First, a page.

Please note: Data values previously published are subject to revision. For more information, refer to the vintage series in ALFRED®.
Financial market stress rose for the third consecutive week, according to the St. Louis Fed Financial Stress Index (STLFSI). For the week ending May 15, 2015, the index measured -1.092, a slight increase from the previous week’s revised value of -1.102. The index is at its highest level since the week ending March 20, 2015.
Over the past week, nine of the 18 indicators contributed positively to the weekly change in the index, three fewer than the previous week. The largest positive contribution was made by the expected inflation rate over the next 10 years (BIR_10yr), followed by the yield on corporate Baa-rated bonds (BAA). Seven of the 18 indicators contributed negatively to the index, three more than the previous week. The largest negative contribution over the past week was made by the Chicago Board Options Exchange Market Volatility Index (VIX), followed by the yield spread between the Merrill Lynch High-Yield Corporate Master II Index and the 10-year U.S. Treasury security (HighYield_CRS).
Over the past year, 13 of the 18 indicators made a positive contribution to the index, two more than the previous week. Five indicators made a negative contribution, which was two fewer than the previous week. The largest positive contribution over the past year was made by the Merrill Lynch Bond Market Volatility Index (Mlynch_BMVI_1mo), and the largest negative contribution was made by the S&P 500 Financials Index (SP500_FI).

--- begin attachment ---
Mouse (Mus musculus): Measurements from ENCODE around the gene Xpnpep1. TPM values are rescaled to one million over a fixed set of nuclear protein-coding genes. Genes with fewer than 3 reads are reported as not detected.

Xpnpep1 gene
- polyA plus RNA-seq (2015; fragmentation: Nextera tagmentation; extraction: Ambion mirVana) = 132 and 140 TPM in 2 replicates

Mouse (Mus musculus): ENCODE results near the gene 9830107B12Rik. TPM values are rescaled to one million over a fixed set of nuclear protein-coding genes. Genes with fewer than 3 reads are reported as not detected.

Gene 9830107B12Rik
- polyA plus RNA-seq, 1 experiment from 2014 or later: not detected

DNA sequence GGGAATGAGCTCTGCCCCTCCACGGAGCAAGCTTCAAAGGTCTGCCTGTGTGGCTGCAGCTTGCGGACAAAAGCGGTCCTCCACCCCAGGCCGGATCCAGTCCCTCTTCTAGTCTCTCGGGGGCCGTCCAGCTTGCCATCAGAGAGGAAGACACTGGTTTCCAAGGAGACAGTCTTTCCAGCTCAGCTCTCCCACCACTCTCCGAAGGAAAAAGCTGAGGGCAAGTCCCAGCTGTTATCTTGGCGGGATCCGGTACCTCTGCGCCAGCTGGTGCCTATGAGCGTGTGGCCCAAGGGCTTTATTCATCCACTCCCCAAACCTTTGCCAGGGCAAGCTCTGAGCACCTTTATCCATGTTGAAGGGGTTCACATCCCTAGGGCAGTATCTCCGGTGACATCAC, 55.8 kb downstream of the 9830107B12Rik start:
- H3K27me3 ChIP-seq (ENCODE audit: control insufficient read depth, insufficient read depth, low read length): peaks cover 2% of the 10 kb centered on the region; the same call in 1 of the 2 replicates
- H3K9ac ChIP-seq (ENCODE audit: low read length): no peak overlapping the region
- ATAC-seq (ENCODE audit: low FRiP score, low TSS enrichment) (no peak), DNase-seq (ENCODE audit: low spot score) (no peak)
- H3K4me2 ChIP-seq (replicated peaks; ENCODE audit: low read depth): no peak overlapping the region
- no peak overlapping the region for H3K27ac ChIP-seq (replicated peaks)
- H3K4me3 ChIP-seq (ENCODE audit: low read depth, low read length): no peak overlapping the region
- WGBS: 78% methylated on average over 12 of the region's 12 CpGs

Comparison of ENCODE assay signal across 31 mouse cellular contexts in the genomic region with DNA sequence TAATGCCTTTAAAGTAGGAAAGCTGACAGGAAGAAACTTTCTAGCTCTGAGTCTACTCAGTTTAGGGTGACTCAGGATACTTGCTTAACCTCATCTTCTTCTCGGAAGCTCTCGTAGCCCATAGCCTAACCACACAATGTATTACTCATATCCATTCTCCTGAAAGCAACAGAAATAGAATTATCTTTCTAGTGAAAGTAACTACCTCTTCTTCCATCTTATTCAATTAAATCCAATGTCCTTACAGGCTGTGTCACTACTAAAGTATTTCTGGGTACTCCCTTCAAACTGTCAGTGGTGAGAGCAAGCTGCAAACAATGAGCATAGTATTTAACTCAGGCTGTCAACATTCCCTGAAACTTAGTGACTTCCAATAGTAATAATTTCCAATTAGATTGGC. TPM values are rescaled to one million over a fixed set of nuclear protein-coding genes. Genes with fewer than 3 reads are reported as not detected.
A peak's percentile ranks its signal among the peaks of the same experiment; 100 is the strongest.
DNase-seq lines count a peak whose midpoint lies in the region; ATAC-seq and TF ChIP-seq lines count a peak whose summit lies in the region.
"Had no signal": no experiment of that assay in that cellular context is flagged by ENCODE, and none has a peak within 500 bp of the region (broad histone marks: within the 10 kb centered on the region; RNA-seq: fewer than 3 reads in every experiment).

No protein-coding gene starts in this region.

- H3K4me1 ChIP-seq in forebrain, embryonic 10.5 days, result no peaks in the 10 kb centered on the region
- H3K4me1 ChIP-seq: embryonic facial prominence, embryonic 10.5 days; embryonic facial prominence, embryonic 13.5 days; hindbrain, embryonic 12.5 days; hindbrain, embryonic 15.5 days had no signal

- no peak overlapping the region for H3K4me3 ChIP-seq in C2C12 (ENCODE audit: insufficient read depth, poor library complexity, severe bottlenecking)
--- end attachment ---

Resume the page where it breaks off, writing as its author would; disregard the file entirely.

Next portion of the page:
For an explanation of the 18 component variables in the STLFSI, refer to the STLFSI Key.
The STLFSI measures the degree of financial stress in the markets and is constructed from 18 weekly data series: seven interest rate series, six yield spreads and five other indicators. Each of these variables captures some aspect of financial stress. Accordingly, as the level of financial stress in the economy changes, the data series are likely to move together.
How to interpret the index
The average value of the index, which begins in late 1993, is designed to be zero. Thus, zero is viewed as representing normal financial market conditions. Values below zero suggest below-average financial market stress, while values above zero suggest above-average financial market stress.
Note that the bar charts plot the change in the contribution from one week to the next or from the current week compared to the value 52 weeks earlier.
FRED (Federal Reserve Economic Data) is the main economic database of the Federal Reserve Bank of St. Louis.